Over the next few days we will post a series of thoughtful and quite eloquent letters from booksellers all over the country protesting President Obama’s use of the new Amazon warehouse in Tennessee as a backdrop for his speech about job creation. The letters speak for themselves.
The board of the ABA wrote:
Dear President Obama:
On behalf of the American Booksellers Association, we are writing today to call your attention to how Amazon’s business practices are actually harming small businesses and the American economy. While Amazon may make news by touting the creation of some 7,000 new warehouse jobs (many of which are seasonal), what is woefully underreported is the number of jobs its practices have cost the economy.
For you to highlight Amazon as a job creator strikes us as greatly misguided.
As you’ve noted so often, small businesses are the engines of the economy. When a small business fails and closes its doors, this has a ripple effect at both a local and a national level. Jobs are lost, workers lose healthcare and seek unemployment insurance, and purchasing decreases. And while Amazon may now be boasting about the creation of jobs, any gains are elusive, and not a long-term solution.
The simple fact is that Amazon’s practices are detrimental to the nation’s economy.
The news this weekend that Amazon is slashing prices far below cost on numerous book titles is further evidence that it will stop at nothing to garner market share at the expense of small businesses that cannot afford to sell inventory below their cost of acquisition. In the end, monopolies are bad for consumers–and there are no examples in American history that prove otherwise.
For more than a decade now, Amazon has flouted sales tax laws in an effort to maintain a competitive advantage over Main Street businesses. To date, 16 states have passed sales tax laws to level the playing field for bricks-and-mortar businesses, and in all but three of those states Amazon (as well as Overstock.com) has fired its online affiliates in order to evade collecting and remitting sales tax to the state (two of the 16 states only just passed their sales tax laws). This has resulted in many online affiliates going out of business. Moreover, by eschewing its obligation to remit sales tax, Amazon has negatively impacted state budgets and services, as well as those of local communities.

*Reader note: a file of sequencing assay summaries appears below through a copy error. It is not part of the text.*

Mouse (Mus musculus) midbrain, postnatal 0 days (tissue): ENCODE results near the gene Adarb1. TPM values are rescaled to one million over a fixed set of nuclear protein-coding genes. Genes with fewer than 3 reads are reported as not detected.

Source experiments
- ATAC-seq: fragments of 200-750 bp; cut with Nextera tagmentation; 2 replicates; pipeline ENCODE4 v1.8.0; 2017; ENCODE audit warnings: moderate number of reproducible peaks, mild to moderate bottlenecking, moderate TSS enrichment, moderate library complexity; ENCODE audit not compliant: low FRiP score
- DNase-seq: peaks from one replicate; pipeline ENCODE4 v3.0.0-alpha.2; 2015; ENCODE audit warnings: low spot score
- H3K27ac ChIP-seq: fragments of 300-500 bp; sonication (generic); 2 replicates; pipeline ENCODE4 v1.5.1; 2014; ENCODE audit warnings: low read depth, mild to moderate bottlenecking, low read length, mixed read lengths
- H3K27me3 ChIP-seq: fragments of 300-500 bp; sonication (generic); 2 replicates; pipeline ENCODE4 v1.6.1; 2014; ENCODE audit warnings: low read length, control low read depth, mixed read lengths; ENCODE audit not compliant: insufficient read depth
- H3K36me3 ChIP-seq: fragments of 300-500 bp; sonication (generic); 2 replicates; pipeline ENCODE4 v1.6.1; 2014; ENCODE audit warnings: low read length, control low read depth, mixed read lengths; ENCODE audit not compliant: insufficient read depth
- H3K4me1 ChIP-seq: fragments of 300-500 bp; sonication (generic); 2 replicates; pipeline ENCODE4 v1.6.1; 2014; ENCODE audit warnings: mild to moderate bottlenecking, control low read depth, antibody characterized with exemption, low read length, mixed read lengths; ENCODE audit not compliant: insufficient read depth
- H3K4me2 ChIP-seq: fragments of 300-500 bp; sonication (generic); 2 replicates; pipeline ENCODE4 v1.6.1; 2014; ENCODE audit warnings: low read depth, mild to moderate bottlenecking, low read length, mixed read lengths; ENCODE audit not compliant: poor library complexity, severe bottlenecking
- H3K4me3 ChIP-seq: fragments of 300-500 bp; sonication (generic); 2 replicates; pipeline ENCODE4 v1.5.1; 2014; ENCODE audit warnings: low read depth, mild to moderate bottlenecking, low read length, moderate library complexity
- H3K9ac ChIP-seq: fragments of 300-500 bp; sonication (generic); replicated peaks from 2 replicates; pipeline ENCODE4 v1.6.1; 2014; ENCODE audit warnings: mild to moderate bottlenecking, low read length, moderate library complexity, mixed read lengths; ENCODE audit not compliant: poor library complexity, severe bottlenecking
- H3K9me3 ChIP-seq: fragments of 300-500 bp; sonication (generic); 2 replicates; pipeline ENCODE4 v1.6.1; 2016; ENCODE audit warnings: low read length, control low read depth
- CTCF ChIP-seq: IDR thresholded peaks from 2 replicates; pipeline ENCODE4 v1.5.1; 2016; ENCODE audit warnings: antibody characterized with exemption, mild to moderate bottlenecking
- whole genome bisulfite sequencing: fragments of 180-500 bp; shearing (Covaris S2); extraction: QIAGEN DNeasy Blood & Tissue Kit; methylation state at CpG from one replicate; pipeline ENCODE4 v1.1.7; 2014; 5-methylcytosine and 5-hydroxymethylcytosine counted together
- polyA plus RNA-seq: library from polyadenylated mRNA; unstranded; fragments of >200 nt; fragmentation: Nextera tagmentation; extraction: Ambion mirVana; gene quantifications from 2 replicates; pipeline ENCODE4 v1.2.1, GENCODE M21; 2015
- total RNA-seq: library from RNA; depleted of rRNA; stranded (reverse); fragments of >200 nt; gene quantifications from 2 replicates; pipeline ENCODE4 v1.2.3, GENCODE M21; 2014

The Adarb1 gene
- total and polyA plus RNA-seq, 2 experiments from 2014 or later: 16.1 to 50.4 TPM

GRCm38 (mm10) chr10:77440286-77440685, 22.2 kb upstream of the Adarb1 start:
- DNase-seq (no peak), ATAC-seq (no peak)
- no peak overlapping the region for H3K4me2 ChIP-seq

In addition, Amazon’s continued practice of using books, both in print and e-book formats, as “loss leaders” in an effort to increase their already immense market share of the retail book trade and to up-sell large-ticket items has impacted Main Street retailers and the communities in which these stores are located in ways that can be calculated (job losses, store closures, a decrease in sales tax revenue, etc.) and in ways that simply cannot (urban blight, budget cuts affecting first responders and other community services, etc.).
All told, according to the Institute for Local Self-Reliance, every $10 million in spending that shifts from Main Street retailers to Amazon results in a net loss of 33 retail jobs. That would mean for 2012 alone–using Amazon’s own numbers about its increase in sales–Amazon cost the U.S. economy almost 42,000 jobs just last year!
At a time when Main Street retailers, including indie bookstores, show promise of recovering from the recession, we are disheartened to see Amazon touted as a “jobs creator” and its warehouse facility used as a backdrop for an important jobs speech, when, frankly, the exact opposite is true.
Conversely, the value of a local business to its community cannot be overstated–whether through job creation or in the myriad ways it gives back to the community.
We would love to continue this timely and important conversation with you. We’ll bring together a group of real job creators to meet at your favorite local, independent bookstore! And we’ll buy the coffee!
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